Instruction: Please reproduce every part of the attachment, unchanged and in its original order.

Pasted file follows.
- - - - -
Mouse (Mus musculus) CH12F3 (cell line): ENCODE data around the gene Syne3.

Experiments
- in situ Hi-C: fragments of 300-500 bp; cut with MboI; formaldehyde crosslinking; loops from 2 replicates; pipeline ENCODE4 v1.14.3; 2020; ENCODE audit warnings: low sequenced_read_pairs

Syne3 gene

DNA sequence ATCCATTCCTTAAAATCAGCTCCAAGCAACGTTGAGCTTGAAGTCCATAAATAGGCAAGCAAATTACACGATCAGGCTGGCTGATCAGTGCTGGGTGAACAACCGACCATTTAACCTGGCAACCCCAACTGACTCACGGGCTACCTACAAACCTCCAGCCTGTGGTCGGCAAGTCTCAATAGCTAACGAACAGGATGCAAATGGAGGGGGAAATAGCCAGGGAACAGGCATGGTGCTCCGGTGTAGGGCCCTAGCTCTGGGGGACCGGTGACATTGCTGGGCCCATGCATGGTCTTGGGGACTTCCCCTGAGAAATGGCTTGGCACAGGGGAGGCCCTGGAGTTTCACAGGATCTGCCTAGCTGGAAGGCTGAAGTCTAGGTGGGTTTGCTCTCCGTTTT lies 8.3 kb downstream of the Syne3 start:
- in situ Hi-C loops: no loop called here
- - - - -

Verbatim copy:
Mouse (Mus musculus) CH12F3 (cell line): ENCODE data around the gene Syne3.

Experiments
- in situ Hi-C: fragments of 300-500 bp; cut with MboI; formaldehyde crosslinking; loops from 2 replicates; pipeline ENCODE4 v1.14.3; 2020; ENCODE audit warnings: low sequenced_read_pairs

Syne3 gene

DNA sequence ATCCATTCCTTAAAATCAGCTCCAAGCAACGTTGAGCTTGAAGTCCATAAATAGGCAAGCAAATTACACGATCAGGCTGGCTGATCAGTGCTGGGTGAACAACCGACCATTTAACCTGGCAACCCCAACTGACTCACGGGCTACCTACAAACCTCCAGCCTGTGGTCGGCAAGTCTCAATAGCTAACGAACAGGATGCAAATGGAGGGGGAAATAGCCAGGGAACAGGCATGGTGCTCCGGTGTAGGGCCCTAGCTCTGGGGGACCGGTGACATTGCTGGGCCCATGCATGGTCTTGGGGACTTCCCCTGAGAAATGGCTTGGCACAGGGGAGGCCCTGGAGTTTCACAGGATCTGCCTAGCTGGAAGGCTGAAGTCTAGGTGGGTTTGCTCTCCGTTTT lies 8.3 kb downstream of the Syne3 start:
- in situ Hi-C loops: no loop called here